What's the Plan? The Afghan National Security Forces


Dec 2, 2014

Afghan National Army soldiers walk at the Forward Base in Nari district near the army outpost in Kunar province, February 24, 2014

Afghan National Army soldiers walk at the Forward Base in Nari district near the army outpost in Kunar province, February 24, 2014

Photo by Omar Sobhani/Reuters

This commentary originally appeared on War on the Rocks on December 2, 2014.

This is the third in a series of articles based on insights gleaned from Jason Campbell's recent NATO-sponsored trip to Afghanistan that featured meetings with senior NATO and Afghan officials, members of Parliament, representatives from a number of international organizations, and prominent members of Afghan civil society. Read the first two articles in the series on the Afghan government and the NATO coalition.

It has been a trying year for the Afghan National Security Forces (ANSF) as they bore the brunt of the drawdown of coalition forces. As of October 2014, the Afghan National Army (ANA) had conducted over four times more independent missions than it had through the same time in the year prior. This resulted in casualty rates one senior coalition official described to our group as “unsustainable.” Still, the year is broadly viewed as a positive one by those in Afghanistan as national elections took place with fewer disruptions than anticipated, and insurgents were unable to hold territory despite attempts to do so. Going forward, as the coalition continues its drawdown, the challenge will be to build on these successes. As a senior NATO official declared over dinner one evening, “Now we are focused on building confidence within the ANSF to convince them that they can do this.”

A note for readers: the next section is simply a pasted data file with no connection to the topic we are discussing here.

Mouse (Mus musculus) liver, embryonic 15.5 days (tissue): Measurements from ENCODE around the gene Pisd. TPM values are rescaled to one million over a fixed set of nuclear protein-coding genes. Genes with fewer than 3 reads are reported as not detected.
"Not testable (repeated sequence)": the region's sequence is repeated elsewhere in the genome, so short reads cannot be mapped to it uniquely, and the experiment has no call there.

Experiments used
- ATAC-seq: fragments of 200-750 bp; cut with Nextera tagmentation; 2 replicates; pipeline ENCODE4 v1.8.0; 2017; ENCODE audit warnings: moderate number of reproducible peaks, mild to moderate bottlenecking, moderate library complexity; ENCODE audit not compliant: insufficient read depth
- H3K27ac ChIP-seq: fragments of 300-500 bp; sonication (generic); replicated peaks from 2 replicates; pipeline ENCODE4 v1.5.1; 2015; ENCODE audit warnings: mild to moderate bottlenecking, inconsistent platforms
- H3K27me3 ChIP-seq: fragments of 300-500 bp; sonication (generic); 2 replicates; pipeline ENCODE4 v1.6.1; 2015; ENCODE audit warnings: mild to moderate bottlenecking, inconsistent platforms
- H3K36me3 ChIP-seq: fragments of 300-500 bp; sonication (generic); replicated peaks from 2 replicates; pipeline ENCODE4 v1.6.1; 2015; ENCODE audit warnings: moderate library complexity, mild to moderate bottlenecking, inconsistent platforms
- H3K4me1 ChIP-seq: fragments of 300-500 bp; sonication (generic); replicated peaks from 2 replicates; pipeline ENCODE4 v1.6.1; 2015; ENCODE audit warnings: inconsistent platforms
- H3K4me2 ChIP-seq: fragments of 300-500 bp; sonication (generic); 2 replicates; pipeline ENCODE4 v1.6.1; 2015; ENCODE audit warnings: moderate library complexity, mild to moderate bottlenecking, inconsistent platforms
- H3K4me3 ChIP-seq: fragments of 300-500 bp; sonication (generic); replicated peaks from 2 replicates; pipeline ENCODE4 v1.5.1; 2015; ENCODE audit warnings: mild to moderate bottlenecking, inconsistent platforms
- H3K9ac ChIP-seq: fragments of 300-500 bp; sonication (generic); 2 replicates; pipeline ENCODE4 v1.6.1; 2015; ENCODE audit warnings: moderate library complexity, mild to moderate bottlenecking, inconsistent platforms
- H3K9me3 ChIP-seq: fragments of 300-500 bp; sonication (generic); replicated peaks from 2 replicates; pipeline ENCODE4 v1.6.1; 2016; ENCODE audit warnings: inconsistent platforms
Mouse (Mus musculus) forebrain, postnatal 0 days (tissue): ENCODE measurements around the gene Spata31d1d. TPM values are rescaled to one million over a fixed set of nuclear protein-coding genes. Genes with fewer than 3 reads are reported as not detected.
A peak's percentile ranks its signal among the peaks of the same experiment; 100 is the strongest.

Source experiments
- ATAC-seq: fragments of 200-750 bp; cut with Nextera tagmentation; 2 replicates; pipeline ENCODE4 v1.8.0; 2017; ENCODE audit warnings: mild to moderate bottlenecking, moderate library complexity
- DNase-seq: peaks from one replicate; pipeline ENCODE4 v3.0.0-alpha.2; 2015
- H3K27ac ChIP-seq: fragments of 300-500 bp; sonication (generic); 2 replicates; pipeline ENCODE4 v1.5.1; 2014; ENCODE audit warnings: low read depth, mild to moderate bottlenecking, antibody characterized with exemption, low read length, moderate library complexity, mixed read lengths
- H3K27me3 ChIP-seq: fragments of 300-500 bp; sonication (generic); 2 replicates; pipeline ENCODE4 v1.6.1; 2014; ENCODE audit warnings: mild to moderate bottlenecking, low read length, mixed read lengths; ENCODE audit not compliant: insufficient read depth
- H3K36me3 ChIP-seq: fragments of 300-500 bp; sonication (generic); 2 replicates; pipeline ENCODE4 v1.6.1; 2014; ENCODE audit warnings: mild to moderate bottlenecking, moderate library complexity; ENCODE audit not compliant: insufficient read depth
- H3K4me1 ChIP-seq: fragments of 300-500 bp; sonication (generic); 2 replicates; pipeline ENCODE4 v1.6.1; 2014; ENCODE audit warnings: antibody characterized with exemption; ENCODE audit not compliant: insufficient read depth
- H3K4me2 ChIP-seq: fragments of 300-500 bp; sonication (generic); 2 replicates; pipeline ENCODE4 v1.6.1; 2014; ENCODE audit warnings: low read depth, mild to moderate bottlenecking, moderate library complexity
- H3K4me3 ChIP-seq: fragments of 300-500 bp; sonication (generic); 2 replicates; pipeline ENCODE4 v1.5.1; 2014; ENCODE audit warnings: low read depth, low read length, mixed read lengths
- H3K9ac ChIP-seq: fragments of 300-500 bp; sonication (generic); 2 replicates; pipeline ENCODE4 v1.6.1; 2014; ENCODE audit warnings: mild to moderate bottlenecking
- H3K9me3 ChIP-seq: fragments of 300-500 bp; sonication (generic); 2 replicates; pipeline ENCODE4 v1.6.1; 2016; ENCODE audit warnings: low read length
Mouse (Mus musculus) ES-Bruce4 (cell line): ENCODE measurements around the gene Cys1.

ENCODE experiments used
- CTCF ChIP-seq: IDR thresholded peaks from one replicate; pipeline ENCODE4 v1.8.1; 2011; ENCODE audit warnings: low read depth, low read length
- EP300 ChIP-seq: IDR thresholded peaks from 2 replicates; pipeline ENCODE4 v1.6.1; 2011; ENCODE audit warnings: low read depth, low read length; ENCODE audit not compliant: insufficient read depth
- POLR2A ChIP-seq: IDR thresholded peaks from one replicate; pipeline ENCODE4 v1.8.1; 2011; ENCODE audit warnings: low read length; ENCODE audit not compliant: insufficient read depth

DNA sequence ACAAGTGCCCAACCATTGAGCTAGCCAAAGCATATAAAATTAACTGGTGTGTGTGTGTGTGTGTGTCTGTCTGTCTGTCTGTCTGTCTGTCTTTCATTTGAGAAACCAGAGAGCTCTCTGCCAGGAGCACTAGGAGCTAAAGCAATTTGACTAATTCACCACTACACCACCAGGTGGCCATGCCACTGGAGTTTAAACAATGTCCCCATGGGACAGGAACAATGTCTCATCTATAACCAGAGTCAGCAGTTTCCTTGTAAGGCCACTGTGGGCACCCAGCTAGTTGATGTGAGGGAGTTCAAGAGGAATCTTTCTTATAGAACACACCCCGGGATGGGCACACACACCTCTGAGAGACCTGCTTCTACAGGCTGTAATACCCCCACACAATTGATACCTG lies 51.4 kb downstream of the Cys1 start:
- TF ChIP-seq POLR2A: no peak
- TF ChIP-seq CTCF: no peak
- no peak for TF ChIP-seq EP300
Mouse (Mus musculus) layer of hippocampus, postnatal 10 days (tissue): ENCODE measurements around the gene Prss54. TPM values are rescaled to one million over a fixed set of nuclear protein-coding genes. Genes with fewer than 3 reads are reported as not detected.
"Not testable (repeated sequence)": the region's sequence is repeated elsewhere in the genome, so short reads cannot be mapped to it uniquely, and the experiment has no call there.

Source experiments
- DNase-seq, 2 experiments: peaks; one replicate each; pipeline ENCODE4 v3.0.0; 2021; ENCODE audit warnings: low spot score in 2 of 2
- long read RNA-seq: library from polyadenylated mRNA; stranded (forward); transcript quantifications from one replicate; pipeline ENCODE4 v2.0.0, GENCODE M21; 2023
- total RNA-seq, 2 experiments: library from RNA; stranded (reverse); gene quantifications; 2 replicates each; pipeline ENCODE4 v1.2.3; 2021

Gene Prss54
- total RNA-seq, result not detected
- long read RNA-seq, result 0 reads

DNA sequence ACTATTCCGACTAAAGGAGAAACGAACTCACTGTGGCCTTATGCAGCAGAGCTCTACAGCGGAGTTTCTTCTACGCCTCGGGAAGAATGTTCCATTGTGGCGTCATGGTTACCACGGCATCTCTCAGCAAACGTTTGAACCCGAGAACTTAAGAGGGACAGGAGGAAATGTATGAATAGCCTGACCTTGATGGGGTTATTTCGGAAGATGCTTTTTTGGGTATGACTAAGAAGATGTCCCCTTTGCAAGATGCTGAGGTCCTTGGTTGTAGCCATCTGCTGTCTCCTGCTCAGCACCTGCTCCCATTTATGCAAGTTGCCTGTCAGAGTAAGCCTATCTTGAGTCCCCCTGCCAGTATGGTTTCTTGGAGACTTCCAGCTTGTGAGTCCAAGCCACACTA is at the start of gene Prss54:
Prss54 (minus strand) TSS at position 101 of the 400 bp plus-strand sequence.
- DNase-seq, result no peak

A shake-up is coming. As I noted in a previous article on the plans of the Afghan government, President Ashraf Ghani is pushing hard to demonstrate positive change quickly, and the security services are not immune. One Ministry of Interior official stated that, currently, deadlines on presidential directives are measured in hours, not days. Among his early priorities is a thorough reassessment of sitting ANSF senior leadership, to include the Ministries of Interior and Defense. A senior Afghan official conceded that chronic management issues continue to plague the ANSF: “We probably have the best soldiers but not the best leaders,” he said. And while Ghani and CEO Abdullah Abdullah are still outlining the traits they want in senior leaders, one will definitely be a willingness to improve coordination among the various security entities. As a senior International Security Assistance Force official noted, “During the Karzai years, the ministries were doing whatever they wanted.” Of the Ministries of Interior and Defense, he said they “were not communicating and resentments grew.” A lack of synchronization between the ANA and the Afghan National Police is a concern often cited by both Afghan and coalition officials. The new government, looking ahead to a 2015 fighting season that will see the ANSF operating truly independently (i.e., without coalition troops providing direct assistance), is appropriately making improvements in this area a priority.

The remainder of this commentary is available at warontherocks.com.

Jason H. Campbell is an associate policy analyst at the nonprofit, nonpartisan RAND Corporation.

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